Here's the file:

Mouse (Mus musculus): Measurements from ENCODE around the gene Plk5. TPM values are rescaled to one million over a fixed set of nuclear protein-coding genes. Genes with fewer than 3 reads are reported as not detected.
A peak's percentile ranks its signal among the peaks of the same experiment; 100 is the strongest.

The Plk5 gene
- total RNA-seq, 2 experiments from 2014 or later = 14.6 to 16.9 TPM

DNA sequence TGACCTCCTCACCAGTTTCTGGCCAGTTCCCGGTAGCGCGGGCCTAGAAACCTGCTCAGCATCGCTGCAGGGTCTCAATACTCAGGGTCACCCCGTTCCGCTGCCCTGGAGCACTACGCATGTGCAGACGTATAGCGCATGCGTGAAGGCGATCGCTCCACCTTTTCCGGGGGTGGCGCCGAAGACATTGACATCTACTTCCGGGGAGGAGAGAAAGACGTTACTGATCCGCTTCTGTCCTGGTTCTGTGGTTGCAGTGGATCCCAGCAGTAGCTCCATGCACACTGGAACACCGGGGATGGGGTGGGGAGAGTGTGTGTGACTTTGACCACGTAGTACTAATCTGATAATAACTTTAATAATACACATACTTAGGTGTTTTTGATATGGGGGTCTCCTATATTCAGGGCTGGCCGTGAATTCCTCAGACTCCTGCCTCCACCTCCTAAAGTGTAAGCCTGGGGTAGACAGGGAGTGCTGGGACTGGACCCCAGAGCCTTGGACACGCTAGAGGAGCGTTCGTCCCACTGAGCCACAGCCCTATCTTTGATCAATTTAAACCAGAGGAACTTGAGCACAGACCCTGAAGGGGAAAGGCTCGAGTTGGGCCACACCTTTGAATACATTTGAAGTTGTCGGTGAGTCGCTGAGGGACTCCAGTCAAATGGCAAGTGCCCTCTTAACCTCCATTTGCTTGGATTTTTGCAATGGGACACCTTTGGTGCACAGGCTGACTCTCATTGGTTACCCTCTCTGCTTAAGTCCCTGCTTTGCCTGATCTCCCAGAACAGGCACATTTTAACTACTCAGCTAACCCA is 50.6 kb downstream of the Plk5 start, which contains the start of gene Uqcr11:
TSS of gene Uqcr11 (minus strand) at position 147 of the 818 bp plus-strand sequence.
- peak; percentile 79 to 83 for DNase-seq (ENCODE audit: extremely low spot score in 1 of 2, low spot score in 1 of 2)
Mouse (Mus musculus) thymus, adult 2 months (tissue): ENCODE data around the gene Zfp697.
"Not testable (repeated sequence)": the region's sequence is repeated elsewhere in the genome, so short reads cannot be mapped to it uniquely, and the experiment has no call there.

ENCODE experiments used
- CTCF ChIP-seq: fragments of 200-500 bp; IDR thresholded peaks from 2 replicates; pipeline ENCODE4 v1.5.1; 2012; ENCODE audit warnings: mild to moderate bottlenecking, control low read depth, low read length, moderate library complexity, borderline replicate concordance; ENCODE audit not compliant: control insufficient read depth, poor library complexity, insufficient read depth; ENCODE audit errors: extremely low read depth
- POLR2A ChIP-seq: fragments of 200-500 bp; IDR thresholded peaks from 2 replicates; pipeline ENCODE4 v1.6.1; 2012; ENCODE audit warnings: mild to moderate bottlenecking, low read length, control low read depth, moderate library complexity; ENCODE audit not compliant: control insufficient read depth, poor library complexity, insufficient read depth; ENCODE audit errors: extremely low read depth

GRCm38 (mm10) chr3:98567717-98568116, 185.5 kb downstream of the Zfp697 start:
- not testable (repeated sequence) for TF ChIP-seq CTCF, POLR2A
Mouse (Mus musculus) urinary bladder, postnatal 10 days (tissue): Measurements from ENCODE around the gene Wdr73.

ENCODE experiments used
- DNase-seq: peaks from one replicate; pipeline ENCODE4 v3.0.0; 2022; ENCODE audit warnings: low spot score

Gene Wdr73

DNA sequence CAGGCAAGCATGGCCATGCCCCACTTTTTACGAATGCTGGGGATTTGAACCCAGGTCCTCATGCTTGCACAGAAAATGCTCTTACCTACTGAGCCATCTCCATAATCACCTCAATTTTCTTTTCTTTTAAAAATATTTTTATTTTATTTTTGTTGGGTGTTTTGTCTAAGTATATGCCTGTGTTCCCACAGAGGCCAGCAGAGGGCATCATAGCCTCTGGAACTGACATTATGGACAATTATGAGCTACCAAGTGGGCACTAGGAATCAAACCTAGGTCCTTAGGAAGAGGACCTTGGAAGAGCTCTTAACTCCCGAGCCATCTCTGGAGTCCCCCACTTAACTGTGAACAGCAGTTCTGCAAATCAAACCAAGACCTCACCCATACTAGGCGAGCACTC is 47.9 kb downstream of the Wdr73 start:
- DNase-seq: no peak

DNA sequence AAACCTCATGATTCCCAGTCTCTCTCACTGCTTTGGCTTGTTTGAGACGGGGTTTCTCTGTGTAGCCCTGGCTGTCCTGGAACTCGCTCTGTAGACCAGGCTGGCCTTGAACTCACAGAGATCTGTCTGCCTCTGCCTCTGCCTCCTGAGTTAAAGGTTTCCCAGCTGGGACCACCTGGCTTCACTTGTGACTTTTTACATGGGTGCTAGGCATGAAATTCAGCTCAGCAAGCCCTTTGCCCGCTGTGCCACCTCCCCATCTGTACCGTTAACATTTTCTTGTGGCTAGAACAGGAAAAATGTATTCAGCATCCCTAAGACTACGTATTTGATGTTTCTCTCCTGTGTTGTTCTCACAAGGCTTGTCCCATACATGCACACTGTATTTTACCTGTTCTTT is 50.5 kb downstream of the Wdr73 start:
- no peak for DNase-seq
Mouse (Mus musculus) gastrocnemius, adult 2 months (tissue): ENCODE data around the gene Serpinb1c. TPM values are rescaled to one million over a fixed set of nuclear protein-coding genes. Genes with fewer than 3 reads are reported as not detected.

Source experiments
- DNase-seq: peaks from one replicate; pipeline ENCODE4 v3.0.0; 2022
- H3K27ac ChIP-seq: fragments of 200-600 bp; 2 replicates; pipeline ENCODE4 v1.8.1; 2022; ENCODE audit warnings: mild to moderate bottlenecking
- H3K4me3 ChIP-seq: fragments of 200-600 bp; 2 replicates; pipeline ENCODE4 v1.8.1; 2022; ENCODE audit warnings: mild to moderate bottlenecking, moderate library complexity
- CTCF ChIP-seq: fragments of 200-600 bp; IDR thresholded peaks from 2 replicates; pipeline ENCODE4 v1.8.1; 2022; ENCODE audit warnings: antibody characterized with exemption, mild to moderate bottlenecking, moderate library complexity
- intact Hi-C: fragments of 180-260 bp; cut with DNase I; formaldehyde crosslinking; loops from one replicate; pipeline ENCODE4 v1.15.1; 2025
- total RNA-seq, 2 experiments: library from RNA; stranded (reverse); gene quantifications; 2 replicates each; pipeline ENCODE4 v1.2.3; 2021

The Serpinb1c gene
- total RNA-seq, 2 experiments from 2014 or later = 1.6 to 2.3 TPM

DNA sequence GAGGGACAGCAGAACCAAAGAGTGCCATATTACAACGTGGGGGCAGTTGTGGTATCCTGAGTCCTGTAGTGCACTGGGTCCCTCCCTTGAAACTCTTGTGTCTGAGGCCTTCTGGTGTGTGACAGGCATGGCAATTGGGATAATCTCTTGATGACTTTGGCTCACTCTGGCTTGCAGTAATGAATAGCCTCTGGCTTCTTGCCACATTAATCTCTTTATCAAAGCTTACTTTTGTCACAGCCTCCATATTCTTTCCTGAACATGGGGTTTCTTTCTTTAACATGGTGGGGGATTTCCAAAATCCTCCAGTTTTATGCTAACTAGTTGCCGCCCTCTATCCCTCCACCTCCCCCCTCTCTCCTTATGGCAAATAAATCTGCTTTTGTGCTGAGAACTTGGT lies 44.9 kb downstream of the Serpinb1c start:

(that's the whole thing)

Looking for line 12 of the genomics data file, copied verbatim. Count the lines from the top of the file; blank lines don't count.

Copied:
- POLR2A ChIP-seq: fragments of 200-500 bp; IDR thresholded peaks from 2 replicates; pipeline ENCODE4 v1.6.1; 2012; ENCODE audit warnings: mild to moderate bottlenecking, low read length, control low read depth, moderate library complexity; ENCODE audit not compliant: control insufficient read depth, poor library complexity, insufficient read depth; ENCODE audit errors: extremely low read depth